One grandmother stood up and told a stunned audience about her tribe’s reservation in Arizona where the Missouri river has been so contaminated by uranium that they can’t drink the water or even fish there any more. Even the dear that the Indians used to hunt has died because of the pollution.
A Dakota-grandmother, from “Turtle County”, in the heart of Canada was desperate because nuclear waste has been dumped in their reservation and nobody knew what to do with it. Somebody suggested that they should ask scientists to deal with the problem.
The grandmothers finally decided that the audience should sing a prayer-song for the preservation of water. What else could they do?
The Lapps were well represented during this conference and distributed brochures and leaflets about their specificities. I learned that since times immemorial Lapps have been roaming around Northern Scandinavia in an area called Sápmi (Lapland). Currently only 2500 – of the 20 000 Lapps living in Sweden – live solely from herding reindeers. Most speak Sami, they have their own Constitution and flag. However they have been segregated and persecuted for many years and have been forcefully moved away from their homelands even if since the 19th century, they have acquired certain rights. It wasn’t until 1977 that the Swedish government established their status as an indigenous population.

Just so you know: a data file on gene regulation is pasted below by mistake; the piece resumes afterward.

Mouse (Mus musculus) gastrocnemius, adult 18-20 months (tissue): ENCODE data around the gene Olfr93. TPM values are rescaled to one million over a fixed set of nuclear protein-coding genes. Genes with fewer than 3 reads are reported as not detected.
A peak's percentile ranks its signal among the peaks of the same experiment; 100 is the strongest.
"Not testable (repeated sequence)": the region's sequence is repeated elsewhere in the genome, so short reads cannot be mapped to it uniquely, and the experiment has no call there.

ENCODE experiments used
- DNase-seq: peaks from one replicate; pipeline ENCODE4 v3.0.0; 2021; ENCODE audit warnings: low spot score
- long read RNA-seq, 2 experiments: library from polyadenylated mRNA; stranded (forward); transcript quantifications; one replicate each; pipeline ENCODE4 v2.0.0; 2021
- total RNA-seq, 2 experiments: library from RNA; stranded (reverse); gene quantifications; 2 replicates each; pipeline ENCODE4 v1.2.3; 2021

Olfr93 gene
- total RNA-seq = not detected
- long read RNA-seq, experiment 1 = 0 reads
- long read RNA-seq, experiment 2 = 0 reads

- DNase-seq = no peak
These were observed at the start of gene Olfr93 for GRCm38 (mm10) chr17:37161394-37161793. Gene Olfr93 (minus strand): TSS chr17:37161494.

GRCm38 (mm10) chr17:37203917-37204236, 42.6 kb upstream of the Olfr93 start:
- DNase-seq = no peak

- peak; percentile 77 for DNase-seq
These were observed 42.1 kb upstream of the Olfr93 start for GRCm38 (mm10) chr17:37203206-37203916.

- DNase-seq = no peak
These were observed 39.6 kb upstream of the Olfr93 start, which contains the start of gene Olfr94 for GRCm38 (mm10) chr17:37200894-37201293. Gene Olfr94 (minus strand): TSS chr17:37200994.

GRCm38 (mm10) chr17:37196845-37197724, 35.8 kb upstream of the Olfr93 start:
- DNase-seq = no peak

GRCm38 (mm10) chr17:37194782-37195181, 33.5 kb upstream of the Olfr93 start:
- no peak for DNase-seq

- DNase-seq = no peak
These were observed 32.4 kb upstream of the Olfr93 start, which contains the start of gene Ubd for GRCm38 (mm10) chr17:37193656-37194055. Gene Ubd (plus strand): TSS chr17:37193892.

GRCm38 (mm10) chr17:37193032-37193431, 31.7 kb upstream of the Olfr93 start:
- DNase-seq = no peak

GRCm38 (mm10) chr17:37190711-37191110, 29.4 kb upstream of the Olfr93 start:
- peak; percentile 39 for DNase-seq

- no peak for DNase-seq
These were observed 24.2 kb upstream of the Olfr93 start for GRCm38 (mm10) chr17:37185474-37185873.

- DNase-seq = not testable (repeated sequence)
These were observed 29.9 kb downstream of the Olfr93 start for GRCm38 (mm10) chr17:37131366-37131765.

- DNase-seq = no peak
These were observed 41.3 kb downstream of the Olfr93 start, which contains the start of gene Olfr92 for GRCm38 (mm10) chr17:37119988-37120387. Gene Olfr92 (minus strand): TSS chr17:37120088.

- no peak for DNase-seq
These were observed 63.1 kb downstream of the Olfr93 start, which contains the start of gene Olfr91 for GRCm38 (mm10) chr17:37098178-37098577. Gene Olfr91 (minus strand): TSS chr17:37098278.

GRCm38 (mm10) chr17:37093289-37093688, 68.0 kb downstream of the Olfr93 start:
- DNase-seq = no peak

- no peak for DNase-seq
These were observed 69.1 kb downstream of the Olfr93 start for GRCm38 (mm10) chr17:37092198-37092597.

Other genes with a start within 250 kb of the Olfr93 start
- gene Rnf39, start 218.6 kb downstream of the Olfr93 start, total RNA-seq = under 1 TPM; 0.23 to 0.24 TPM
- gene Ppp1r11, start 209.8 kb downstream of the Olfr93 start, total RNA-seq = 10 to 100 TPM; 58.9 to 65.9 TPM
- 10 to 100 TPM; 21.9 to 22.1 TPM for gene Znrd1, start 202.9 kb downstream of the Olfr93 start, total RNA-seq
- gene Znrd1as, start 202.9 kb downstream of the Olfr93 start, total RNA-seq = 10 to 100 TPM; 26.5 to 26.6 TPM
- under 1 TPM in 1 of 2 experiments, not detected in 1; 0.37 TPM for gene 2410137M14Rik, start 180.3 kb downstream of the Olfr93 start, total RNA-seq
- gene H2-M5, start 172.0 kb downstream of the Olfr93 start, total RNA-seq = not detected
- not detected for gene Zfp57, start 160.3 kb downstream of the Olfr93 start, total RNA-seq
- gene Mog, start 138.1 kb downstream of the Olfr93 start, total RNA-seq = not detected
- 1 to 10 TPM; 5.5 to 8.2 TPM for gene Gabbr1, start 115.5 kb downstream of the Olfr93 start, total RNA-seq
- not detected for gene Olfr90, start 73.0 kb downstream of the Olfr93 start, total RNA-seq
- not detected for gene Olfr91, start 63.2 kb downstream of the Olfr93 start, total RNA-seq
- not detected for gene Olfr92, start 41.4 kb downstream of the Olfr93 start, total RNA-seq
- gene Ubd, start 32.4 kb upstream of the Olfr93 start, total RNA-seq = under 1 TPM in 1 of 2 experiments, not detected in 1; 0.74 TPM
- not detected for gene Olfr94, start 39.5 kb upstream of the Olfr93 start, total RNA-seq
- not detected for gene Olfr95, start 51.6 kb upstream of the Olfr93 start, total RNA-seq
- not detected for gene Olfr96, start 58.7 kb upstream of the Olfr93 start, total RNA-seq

Åsa Simma gave us a glimpse of the Lapps’ current conditions. This well-established ethnologist, wanted to see her own people’s drums at the ethnographic museum in Stockholm. She presented herself as a cultural worker and a Lapp but was told off by the museum’s director. She decided to try another way and said over the phone that she was a German anthropologist instead; she was then more than welcome… “Before our people can be healed, the wounds have to be reopened,” she said. Apparently there is still a long way to go.
A Lapp that is certainly making her voice heard is the widely popular singer Sofia Yannok who just came out with her new CD called Áhpi that I can recommend (http://www.youtube.com/watch?v=tU-np8zS4HQ). She explains that her family had been forced to move, was forbidden to speak its own language and how systematically her people have been used by large State-owned Swedish companies such as LKAB and Vattenfall. Even the schoolchildren are taught more about the segregation against the blacks in the USA than about our own indigenous people! Sweden hasn’t ratified the Convention for the Rights of Indigenous People.
Unfortunately the entire conference was somewhat obscured by the “hippie-audience” that gave it an aura of happy-go-lucky. That’s a pity because the questions are serious and important. We need more than prayers to turn the world around. When are politicians and scientists going to listen to the grandmothers?
Anne Edelstam, Stockholm